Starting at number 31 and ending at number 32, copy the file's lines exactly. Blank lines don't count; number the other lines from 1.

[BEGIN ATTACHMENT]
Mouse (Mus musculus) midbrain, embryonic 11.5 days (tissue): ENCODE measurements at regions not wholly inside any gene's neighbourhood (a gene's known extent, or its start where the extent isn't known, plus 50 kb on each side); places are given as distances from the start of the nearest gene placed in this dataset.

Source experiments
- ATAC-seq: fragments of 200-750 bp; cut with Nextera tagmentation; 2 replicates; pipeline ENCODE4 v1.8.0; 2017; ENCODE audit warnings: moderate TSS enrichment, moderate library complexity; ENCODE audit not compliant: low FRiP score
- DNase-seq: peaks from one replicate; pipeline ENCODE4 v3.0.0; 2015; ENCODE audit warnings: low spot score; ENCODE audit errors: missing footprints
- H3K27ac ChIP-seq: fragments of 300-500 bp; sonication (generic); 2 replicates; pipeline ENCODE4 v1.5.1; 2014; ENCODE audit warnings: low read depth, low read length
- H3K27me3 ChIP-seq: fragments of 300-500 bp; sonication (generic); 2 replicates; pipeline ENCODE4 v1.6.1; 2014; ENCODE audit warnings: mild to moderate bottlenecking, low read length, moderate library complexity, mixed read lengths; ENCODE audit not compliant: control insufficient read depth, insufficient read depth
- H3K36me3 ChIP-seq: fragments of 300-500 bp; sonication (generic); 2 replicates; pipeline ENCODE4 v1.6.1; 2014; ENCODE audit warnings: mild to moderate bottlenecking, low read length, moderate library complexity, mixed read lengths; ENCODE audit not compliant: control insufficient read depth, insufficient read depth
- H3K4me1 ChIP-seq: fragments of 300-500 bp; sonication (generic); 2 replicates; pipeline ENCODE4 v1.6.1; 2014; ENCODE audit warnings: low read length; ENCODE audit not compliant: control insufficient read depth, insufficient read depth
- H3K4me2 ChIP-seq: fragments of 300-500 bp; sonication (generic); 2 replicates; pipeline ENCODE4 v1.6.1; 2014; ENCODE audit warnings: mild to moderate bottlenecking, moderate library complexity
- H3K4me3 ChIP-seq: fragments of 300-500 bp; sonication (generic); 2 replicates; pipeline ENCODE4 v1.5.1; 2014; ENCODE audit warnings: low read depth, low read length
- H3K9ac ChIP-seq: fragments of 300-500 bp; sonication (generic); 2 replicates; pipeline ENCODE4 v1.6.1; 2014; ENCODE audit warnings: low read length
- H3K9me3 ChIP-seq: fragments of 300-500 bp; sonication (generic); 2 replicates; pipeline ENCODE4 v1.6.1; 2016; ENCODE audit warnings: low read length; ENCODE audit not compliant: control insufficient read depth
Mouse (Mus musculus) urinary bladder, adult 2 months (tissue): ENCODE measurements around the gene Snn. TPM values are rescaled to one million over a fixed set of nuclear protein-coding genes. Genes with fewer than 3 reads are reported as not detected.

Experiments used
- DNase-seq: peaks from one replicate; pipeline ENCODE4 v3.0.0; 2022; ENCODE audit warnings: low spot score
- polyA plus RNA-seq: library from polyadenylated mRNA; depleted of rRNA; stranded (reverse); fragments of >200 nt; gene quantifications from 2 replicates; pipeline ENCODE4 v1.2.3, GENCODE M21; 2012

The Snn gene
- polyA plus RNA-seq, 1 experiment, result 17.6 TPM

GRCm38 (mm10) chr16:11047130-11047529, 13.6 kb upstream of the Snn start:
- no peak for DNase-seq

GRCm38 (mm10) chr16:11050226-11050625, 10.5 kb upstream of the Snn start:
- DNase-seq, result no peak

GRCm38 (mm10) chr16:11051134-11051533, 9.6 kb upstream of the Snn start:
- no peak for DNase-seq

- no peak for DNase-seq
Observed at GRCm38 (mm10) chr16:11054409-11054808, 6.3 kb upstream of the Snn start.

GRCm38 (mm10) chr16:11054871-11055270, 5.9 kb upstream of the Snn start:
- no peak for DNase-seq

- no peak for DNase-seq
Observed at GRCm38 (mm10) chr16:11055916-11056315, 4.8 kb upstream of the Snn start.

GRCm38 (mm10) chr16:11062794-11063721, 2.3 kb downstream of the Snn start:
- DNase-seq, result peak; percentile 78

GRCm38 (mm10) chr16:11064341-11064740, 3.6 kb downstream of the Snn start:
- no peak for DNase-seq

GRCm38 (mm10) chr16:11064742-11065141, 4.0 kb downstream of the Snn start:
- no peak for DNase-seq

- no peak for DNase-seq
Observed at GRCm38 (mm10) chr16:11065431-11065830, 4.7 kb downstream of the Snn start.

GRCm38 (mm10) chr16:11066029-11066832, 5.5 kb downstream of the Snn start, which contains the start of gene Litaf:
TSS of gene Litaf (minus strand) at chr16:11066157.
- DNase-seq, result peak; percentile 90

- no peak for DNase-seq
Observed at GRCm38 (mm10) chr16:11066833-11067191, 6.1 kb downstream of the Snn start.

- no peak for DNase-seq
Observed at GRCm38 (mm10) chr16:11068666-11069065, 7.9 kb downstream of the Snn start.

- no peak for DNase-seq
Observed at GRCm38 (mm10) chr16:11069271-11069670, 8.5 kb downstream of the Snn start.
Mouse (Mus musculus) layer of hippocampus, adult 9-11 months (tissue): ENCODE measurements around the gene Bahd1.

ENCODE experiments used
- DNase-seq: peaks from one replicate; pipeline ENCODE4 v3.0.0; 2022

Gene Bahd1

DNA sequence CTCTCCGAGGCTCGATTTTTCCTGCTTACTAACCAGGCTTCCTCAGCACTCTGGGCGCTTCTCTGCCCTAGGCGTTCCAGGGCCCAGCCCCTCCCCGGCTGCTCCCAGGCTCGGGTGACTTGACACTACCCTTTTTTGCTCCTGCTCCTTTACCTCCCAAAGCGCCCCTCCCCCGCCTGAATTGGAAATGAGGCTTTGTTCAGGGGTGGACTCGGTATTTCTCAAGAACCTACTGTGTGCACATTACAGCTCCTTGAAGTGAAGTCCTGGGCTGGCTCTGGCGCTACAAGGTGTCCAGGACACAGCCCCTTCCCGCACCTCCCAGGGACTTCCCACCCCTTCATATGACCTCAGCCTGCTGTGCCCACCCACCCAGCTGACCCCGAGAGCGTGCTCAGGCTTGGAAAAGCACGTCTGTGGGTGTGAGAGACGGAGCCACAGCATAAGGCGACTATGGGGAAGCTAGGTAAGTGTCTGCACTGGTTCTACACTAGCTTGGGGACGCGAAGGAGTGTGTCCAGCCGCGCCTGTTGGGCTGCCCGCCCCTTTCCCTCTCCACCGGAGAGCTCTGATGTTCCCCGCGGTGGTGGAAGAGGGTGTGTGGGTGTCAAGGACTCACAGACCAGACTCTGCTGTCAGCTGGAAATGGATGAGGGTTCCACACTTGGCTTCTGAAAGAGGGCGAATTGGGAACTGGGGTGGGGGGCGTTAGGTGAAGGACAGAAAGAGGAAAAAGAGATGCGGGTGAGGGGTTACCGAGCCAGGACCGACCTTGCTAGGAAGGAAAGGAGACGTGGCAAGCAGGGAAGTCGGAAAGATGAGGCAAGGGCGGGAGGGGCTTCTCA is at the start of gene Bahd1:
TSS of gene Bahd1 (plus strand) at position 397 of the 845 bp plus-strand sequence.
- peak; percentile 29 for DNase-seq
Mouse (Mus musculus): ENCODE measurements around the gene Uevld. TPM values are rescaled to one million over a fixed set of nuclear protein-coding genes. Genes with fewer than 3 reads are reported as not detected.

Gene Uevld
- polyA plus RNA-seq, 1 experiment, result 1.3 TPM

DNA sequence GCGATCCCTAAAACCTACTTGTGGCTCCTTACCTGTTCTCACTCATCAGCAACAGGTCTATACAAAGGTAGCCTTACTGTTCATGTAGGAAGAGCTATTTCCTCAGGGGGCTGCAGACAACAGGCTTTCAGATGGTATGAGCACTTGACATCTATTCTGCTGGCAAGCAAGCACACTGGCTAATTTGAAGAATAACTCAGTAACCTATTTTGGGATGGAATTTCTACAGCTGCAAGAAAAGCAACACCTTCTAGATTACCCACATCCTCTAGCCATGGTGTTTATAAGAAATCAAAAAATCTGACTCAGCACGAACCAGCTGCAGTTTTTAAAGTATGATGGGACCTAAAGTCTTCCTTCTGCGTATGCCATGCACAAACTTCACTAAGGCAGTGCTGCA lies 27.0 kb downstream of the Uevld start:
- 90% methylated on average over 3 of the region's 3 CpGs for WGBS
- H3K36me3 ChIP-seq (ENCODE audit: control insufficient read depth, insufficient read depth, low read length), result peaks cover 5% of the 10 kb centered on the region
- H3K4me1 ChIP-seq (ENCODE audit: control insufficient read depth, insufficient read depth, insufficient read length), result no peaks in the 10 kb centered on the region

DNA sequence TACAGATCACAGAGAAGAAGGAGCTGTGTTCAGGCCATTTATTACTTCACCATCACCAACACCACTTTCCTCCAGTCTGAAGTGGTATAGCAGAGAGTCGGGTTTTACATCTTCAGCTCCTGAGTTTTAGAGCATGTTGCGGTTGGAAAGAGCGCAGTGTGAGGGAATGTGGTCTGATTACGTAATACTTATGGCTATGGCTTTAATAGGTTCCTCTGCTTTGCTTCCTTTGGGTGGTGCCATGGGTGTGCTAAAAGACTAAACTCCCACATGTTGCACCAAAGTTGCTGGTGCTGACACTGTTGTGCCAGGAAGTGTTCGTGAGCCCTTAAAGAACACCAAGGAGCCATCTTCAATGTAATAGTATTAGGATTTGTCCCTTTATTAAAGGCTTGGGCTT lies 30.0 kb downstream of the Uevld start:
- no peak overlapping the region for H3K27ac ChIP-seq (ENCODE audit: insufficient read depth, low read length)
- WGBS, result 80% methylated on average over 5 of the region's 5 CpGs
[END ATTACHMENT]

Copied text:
GRCm38 (mm10) chr16:11062794-11063721, 2.3 kb downstream of the Snn start:
- DNase-seq, result peak; percentile 78